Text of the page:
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ProThaiExpat

Local Water Supply, End Of Ice Saga

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I am happy to report that my saga for ice on demand in Chiang Mai has a happy ending.

As some fellow CMers may recall, I have posted before on my quest to have ice on demand in my home in CM. I did find a free standing ice maker which worked fine with potable water added by hand.

However, I still had a 15 cu. ft frig that made me bend over every time I rumaged around in the too small fridge.

My Thai called the water company that assured that the local tap water was safe to drink. Probably, because I wanted to believe it and because my Teka office manager reported of another farang was drinking tap water delivered through his fridge water dispenser, I took the plunge.

Side by side Whirlpool 25 cu. ft. with water and ice in the door arrived with 10 Saraphanich staff to install. They couldn't hook it up, but my applicance repair man did with no trouble. Filter is located in the front of the unit with easy access, unlike many which are inline with the connecting tube in the back of the fridge.

I now have ice and water in the door and what a living dream for me.

I have conducted independent "taste tests" of the water through the filter and have found none who can detect the difference in taste. I have not had any changes in my gastro-intestinal track nor have I had any change in my elimination system suggestive of bacterial involvement.

I have lived in Chiang Mai for three years, always bottled water, but perhaps my digestive system's bacterial make up has adjusted to the Thai model, I don't know. However, for those of you who have contemplated water and ice through the fridge door, I can report success. Likewise feedom from dependence on bottled water.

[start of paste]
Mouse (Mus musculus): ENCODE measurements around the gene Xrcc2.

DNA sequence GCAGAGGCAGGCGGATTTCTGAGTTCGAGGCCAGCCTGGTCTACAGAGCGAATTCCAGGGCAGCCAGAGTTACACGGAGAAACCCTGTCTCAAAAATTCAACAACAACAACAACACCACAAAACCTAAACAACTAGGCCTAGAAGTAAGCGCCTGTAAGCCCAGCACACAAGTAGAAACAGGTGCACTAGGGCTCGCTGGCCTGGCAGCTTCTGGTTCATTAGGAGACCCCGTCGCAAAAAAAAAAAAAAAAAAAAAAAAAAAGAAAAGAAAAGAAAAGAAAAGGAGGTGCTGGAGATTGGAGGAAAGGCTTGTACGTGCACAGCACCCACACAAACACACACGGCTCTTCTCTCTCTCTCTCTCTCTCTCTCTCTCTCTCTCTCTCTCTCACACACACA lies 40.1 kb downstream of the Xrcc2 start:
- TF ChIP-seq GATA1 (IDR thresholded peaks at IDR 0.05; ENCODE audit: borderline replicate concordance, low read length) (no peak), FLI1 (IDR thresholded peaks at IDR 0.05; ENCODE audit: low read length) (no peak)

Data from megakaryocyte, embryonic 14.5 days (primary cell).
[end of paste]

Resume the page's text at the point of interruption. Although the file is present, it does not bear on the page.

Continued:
PM if you want more details and information on saving bundles on your purchase and as to which product's are available and at what discounts.

Also PM me if you want to buy a potable water, stand alone, table top, ice-maker cheap!!

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No thanks,as I have already had cholera when I was younger,about 40 years ago, from local water, and also hepatitis,And it sure was no fun for me,

So the few Baht that we spend for bottled water is an expense that I can afford.

Once when dredging the harbor at Manama Bahrain,we were a steam powered dredge and lost our water makers, and with the water bunkers full they cut off the potable water to the crew to save the distillate for the boilers,and the crew went on shore water that was delivered to the dredge by barge,supposed to be potable,every man on board got a low grade infection with symptoms similar to cholera,even the 50 Filipinos.

Drinking tap water fits into the same category as eating raw pork, fine if you want to,but not for me.

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I don't think taste of the water should have a lot to do with your plans to drink tap water long term, not relative to the safety question anyway. It's great to find out you can occasionally drink the local water without getting a bacterial dose, but if your thinking about drinking long term maybe you should consider arsenic content, ect. (hard to boil that away!) :o